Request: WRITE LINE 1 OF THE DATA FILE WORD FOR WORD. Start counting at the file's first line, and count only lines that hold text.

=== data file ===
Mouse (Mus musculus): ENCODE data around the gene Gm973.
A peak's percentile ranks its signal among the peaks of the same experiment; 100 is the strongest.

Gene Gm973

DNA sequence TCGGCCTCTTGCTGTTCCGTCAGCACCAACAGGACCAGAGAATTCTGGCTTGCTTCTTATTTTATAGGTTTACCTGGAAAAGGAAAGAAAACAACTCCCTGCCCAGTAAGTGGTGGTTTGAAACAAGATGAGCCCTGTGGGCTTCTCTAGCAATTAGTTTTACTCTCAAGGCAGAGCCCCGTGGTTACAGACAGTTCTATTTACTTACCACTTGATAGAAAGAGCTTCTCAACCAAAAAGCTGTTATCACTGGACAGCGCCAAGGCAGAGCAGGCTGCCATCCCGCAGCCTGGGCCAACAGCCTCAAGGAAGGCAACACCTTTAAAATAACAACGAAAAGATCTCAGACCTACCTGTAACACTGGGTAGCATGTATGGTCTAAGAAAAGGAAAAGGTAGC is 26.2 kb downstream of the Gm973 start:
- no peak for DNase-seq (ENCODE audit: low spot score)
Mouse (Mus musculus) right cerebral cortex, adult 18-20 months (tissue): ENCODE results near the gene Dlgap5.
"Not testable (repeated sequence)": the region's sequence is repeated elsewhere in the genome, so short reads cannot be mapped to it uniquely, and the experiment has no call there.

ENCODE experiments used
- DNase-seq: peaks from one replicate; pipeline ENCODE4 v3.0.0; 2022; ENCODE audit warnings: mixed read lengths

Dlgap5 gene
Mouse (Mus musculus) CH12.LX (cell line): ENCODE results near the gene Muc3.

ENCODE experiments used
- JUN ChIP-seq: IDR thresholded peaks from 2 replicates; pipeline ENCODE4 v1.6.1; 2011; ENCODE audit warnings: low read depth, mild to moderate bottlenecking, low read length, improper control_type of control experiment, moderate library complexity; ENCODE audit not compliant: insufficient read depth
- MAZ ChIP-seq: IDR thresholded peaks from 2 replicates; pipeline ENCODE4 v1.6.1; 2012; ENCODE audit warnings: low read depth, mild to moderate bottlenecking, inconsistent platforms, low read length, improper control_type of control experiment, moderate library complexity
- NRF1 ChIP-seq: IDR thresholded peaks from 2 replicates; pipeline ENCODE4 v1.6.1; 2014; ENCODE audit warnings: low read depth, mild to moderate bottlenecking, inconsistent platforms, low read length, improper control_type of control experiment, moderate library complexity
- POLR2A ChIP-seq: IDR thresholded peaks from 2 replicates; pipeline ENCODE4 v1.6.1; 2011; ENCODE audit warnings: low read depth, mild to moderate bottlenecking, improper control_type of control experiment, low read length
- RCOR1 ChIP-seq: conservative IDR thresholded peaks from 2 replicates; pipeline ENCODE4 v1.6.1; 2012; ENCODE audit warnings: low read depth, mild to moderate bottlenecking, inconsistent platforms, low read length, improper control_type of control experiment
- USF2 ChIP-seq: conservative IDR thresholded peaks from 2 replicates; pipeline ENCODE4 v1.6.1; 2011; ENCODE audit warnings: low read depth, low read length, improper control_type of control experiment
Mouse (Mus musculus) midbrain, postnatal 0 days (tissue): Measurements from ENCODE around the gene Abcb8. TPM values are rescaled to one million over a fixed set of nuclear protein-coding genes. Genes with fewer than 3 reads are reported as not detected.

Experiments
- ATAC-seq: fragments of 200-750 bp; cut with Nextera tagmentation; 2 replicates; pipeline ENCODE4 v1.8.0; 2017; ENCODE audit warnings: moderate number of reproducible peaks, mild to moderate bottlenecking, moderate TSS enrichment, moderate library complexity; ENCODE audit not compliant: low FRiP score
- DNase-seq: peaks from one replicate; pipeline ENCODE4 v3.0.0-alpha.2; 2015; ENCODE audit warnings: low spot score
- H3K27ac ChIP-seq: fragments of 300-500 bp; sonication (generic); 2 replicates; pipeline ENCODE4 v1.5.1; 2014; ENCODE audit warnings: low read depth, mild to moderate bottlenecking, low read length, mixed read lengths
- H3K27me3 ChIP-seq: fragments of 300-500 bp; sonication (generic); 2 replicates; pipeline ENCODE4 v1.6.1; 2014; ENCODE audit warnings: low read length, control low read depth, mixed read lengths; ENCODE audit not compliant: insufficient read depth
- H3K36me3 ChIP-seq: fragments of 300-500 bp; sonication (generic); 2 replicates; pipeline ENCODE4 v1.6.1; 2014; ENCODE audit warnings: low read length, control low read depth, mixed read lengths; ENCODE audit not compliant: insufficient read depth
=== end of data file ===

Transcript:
Mouse (Mus musculus): ENCODE data around the gene Gm973.